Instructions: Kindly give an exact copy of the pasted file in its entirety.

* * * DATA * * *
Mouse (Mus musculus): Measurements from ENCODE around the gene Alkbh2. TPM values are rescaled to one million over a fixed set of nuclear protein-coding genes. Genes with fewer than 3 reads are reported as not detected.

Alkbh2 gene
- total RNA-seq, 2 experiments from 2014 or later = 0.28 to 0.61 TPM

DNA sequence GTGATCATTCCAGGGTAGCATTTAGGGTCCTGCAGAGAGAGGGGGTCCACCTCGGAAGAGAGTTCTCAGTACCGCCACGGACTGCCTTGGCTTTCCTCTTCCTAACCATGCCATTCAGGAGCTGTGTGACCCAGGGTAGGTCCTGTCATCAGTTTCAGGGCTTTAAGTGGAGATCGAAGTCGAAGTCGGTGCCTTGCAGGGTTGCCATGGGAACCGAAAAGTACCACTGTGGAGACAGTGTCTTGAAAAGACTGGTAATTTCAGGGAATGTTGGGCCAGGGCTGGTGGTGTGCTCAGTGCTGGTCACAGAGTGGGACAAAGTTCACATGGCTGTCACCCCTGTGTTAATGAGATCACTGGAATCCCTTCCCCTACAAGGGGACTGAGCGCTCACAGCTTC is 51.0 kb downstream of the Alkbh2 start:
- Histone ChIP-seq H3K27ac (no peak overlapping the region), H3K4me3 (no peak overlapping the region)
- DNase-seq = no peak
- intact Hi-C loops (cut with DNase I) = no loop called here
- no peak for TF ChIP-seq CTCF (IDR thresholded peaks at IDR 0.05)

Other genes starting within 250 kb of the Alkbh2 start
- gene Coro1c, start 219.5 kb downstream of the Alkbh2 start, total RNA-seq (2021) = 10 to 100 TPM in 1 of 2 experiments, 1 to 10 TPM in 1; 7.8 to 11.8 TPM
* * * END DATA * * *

Mouse (Mus musculus): Measurements from ENCODE around the gene Alkbh2. TPM values are rescaled to one million over a fixed set of nuclear protein-coding genes. Genes with fewer than 3 reads are reported as not detected.

Alkbh2 gene
- total RNA-seq, 2 experiments from 2014 or later = 0.28 to 0.61 TPM

DNA sequence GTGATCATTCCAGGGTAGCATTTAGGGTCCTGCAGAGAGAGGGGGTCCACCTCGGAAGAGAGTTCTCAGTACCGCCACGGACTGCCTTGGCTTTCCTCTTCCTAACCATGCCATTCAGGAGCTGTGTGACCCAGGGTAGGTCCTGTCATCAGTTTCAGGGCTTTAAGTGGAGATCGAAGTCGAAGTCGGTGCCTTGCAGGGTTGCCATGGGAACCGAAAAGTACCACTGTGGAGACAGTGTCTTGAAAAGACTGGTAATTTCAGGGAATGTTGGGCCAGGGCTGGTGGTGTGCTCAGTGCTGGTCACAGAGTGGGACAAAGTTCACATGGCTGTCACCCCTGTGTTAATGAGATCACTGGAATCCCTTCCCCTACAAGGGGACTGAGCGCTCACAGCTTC is 51.0 kb downstream of the Alkbh2 start:
- Histone ChIP-seq H3K27ac (no peak overlapping the region), H3K4me3 (no peak overlapping the region)
- DNase-seq = no peak
- intact Hi-C loops (cut with DNase I) = no loop called here
- no peak for TF ChIP-seq CTCF (IDR thresholded peaks at IDR 0.05)

Other genes starting within 250 kb of the Alkbh2 start
- gene Coro1c, start 219.5 kb downstream of the Alkbh2 start, total RNA-seq (2021) = 10 to 100 TPM in 1 of 2 experiments, 1 to 10 TPM in 1; 7.8 to 11.8 TPM